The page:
A Look Forward to The April Meeting



HADS OFFICERS

Co-Chairs – Bill Wurster
(518) 786-3105 and
Cindi Jones (518) 598-3366
wursterw@verizon.net
cindijones58@gmail.com

Secretary – vacant

Treasurer – Carol Volungus
(518) 383-0447
daylilly@juno.com

Committee Chairs
Programs – Speakers

Debi Chowdhury
debichowdhury@yahoo.com

Historian – vacant

Newsletter Editor
Stephanie Kronau
skronau@nycap.rr.com

Hospitality – Barbara Sander
and Don Constantino
bsander@nycap.rr.com

Sunshine – Debi Chowdhury
debichowdhury@yahoo.com

Babysitter Plants
Frank Almquist
falmquist@hvc.rr.com
and Sharon Gallucci
smgallucci@msn.com

Display Garden
Pat & Don Salhoff
psalhoff@verizon.net

Website – Janet Spychalski
Janet.Spychalski@its.ny.gov

Photographer – Cindi Jones
cindijones58@gmail.com

Membership – Carol Volungus
daylilly@juno.com
4 Applewood Dr.,
Rexford. NY 12148

Publicity – Cathy Fruhauf
cathyfruhauf@hotmail.com

Daylilies in the Article are:
Deliverer by Emmerich, 2007 and
Tahoe Snow Blizzard by Gossard, 2006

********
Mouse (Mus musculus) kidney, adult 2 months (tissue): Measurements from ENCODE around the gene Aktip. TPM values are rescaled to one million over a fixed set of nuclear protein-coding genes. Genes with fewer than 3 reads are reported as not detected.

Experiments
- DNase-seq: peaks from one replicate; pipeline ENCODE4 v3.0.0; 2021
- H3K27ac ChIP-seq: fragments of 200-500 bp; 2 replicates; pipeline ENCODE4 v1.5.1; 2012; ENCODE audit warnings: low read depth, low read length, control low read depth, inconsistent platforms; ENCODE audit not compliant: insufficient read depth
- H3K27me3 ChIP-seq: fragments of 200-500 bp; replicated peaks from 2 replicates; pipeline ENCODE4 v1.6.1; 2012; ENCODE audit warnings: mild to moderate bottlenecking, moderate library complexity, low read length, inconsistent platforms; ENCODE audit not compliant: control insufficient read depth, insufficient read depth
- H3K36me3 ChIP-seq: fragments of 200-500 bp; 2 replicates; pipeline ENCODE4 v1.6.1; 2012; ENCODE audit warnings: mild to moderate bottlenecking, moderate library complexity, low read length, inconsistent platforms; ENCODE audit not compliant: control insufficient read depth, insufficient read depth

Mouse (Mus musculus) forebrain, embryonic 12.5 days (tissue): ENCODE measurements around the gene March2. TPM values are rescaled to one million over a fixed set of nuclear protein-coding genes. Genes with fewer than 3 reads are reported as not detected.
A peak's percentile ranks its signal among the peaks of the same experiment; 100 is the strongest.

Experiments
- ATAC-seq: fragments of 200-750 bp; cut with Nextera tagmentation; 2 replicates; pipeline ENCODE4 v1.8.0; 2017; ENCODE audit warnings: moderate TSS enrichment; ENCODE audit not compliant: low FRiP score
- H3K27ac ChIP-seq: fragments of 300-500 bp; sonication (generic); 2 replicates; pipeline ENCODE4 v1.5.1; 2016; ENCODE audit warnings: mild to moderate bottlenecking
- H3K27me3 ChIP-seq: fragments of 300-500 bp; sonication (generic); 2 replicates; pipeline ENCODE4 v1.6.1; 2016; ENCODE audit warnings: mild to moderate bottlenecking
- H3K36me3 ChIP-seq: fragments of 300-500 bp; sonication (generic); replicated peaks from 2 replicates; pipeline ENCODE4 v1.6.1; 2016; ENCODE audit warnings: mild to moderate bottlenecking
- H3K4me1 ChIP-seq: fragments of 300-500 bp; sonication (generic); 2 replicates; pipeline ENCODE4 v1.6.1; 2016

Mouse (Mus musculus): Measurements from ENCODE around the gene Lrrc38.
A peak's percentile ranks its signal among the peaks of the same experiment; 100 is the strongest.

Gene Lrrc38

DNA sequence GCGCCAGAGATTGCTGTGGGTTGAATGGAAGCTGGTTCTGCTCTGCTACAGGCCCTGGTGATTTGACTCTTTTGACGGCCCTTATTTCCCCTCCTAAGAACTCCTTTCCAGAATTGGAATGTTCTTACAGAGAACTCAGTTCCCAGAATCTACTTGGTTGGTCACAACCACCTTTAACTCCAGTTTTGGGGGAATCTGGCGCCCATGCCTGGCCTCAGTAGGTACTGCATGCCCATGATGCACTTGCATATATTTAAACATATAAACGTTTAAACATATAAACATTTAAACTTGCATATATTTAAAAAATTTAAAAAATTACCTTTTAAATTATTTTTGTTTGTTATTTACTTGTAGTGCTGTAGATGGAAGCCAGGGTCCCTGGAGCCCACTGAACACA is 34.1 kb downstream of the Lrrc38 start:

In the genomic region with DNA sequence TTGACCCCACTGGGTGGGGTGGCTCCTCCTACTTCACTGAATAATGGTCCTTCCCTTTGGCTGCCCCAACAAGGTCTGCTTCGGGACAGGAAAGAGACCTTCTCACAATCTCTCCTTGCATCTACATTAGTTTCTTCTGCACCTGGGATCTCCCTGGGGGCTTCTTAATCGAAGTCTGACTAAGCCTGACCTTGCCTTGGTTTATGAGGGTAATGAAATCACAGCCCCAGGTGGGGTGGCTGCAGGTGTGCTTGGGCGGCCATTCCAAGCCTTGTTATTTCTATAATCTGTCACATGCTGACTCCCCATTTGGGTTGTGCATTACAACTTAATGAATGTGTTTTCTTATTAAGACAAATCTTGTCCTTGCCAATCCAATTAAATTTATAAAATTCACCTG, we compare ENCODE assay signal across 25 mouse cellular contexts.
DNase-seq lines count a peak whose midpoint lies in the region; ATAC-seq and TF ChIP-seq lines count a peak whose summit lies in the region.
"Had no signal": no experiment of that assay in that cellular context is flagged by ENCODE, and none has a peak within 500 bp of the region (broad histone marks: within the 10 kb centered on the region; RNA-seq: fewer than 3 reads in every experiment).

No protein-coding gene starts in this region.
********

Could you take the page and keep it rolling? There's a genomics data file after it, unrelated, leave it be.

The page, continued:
Many Thanks to Betsy Thompson for the pictures used in the newsletter. Thanks so much, Betsy!!

A Look Forward To The April Meeting

Our meeting in April will be held on April 20th at 10 am at the Cooperative Extension offices on Martin Rd. in Voorheesville, NY.

Our speaker will be Kathy Purdy who will talk about Colchicums: Autumn’s Best-Kept Secret – Colchi-what? If you’ve never heard of colchicums before, you’ll be running to your catalogs to order some after hearing Kathy’s talk. These underused hardy bulbs bring bright color to the fall garden. Kathy will tell you everything you need to know to grow them successfully, including the best varieties for various garden situations and ideal plants to partner with them. She’ll even let you know her sources for the rarest and scarcest. If you don’t yet grow colchicums, it’s time you were in on the secret!

An award-winning garden blogger and writer, published in regional and national magazines, Kathy Purdy has grown colchicums for over twenty years. Charmed by these unusual corms, she became a colchicum evangelist, converting unsuspecting gardeners into confirmed colchicophiles. Kathy wrote the definitive article on colchicums for The American Gardener magazine in 2007. She currently grows over fifty varieties in her Chenango County garden.